I am a family physician, and I am writing on behalf of my patients to urge the General Assembly to expand Medicaid. I see patients every day who delay essential healthcare because they are not insured, cannot afford the care they need and fear crippling medical debt. Last week, I saw a patient with leg swelling that I was concerned could represent a blood clot. She would not have an ultrasound that day, even after I explained that early diagnosis and treatment could be lifesaving. She was weighing the potential risk to her life against the consequences of not paying for her family’s basic needs. If we expanded Medicaid, she would not face this impossible choice.
Research has consistently shown improved health outcomes in states that have expanded Medicaid. Medicaid expansion has been associated with health benefits across generations, including lower rates of maternal deaths, a 50% greater reduction in infant mortality, and better access to care for women before and after pregnancy. Additionally, Medicaid expansion has been associated with reduced racial disparities in timely cancer care. My patients deserve better. Medicaid expansion in North Carolina is long overdue, and the General Assembly should act now.
Narges Farahi, MD
More than pro-birth
I was saddened to see Billy Maddalon’s column reiterate worn-out arguments against the pro-life movement (“Pro-life should be more than pro-birth,” May 29). The pro-life people I know are deeply committed to whole life: adoption, caring for disabled children, supporting single moms, caring for the poor.
With respect to forcing others to follow our religious beliefs, that is a canard. My religion prohibits murder, theft, child abuse. At least from the moment a child can feel pain, advocating for laws to protect that child is not a religious opinion but simply a matter of justice and human rights. To argue that the child is not a human being is simply to echo the oppression of the past. Slaves were said not to be full human beings, so were native Americans, so were women. Need we repeat these mistakes?
Since retiring after having served 22 years on the UNC faculty, I have been able to purchase two cars, both of them hybrids. The federal government rewarded new hybrid owners with rebates to encourage reducing polluting emissions. Aging often brings unexpected changes, and now my bride of 56 years dwells in the care of an assisted living facility that, even with insurance, drains several thousand every month from our modest savings.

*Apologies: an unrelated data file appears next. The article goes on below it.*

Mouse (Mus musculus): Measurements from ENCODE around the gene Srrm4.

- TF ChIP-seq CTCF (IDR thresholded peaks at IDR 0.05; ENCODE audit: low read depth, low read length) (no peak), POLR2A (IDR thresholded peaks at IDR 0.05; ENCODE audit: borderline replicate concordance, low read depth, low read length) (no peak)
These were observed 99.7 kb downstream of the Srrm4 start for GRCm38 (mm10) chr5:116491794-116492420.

Now our elected state representatives are proposing two blows to our declining financial health — a $230 annual punishment for owning a hybrid vehicle and a reduction in a cost-of-living adjustment to my state pension. This is how the North Carolina thanks its faithful servants. This one respectfully urges legislators to use some imagination and compassion and find ways to right these wrongs.
Raleigh C. Mann
Senate Bill 559
Duke Energy’s Senate Bill 559 is indeed a Trojan Horse (oped June 1). The bill – which could be worth tens of billions for Duke – is as lousy as the deceptive process pushing it forward.
Duke loaded the bill with complexity so neither legislators nor the public can track the rip-off. It’s quite telling that every stakeholder group opposes the bill – business big and small, consumer, clean energy and environmental justice groups.
In fact, the only supporters are a few powerful legislators who sold their colleagues on Duke’s ludicrous claim that the bill would help electricity ratepayers. Virginia’s former Republican attorney general warned NC legislators that, under a similar power grab, utilities overcharged Virginia customers more than $1 billion.
This bill would help Duke Energy lock in its massive expansion of climate-wrecking fracked gas, keep driving up rates and keep blocking competition from cheaper renewable energy.
If SB 559 passes, it will confirm what NC WARN and other Energy Justice Coalition members exposed last month: Duke’s campaign money and lucrative private work for legislative cronies continue to pollute our state.
Voters across the political spectrum must demand our elected officials reject this ratepayer rip-off. It’s time to end the Duke Energy monopoly.
The May 24 editorial “Wake taxpayers are willing to pay for a quality county” was a bit erroneous. We don’t have much choice. If you don’t pay these taxes, you lose your property. I want to pay higher taxes like I need a hole in my head. If anyone says they are willing to pay them, then that must be their problem.
William K. Davis